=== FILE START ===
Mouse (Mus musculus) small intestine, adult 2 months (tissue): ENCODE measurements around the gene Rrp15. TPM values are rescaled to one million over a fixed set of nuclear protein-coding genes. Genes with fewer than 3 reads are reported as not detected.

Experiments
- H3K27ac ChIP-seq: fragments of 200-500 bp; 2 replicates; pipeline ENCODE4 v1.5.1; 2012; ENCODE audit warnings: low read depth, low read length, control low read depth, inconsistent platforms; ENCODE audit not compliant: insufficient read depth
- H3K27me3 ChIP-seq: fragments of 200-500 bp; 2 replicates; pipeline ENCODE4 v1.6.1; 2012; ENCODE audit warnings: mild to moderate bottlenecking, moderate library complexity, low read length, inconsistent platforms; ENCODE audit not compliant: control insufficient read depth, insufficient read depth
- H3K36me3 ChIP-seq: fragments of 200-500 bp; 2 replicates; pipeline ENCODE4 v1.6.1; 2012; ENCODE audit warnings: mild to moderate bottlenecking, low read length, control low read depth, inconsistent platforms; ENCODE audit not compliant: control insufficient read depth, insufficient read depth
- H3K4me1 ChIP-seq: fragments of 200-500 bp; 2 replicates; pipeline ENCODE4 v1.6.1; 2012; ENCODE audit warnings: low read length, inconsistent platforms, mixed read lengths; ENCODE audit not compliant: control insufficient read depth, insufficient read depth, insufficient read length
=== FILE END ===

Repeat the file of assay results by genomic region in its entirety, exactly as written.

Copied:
Mouse (Mus musculus) small intestine, adult 2 months (tissue): ENCODE measurements around the gene Rrp15. TPM values are rescaled to one million over a fixed set of nuclear protein-coding genes. Genes with fewer than 3 reads are reported as not detected.

Experiments
- H3K27ac ChIP-seq: fragments of 200-500 bp; 2 replicates; pipeline ENCODE4 v1.5.1; 2012; ENCODE audit warnings: low read depth, low read length, control low read depth, inconsistent platforms; ENCODE audit not compliant: insufficient read depth
- H3K27me3 ChIP-seq: fragments of 200-500 bp; 2 replicates; pipeline ENCODE4 v1.6.1; 2012; ENCODE audit warnings: mild to moderate bottlenecking, moderate library complexity, low read length, inconsistent platforms; ENCODE audit not compliant: control insufficient read depth, insufficient read depth
- H3K36me3 ChIP-seq: fragments of 200-500 bp; 2 replicates; pipeline ENCODE4 v1.6.1; 2012; ENCODE audit warnings: mild to moderate bottlenecking, low read length, control low read depth, inconsistent platforms; ENCODE audit not compliant: control insufficient read depth, insufficient read depth
- H3K4me1 ChIP-seq: fragments of 200-500 bp; 2 replicates; pipeline ENCODE4 v1.6.1; 2012; ENCODE audit warnings: low read length, inconsistent platforms, mixed read lengths; ENCODE audit not compliant: control insufficient read depth, insufficient read depth, insufficient read length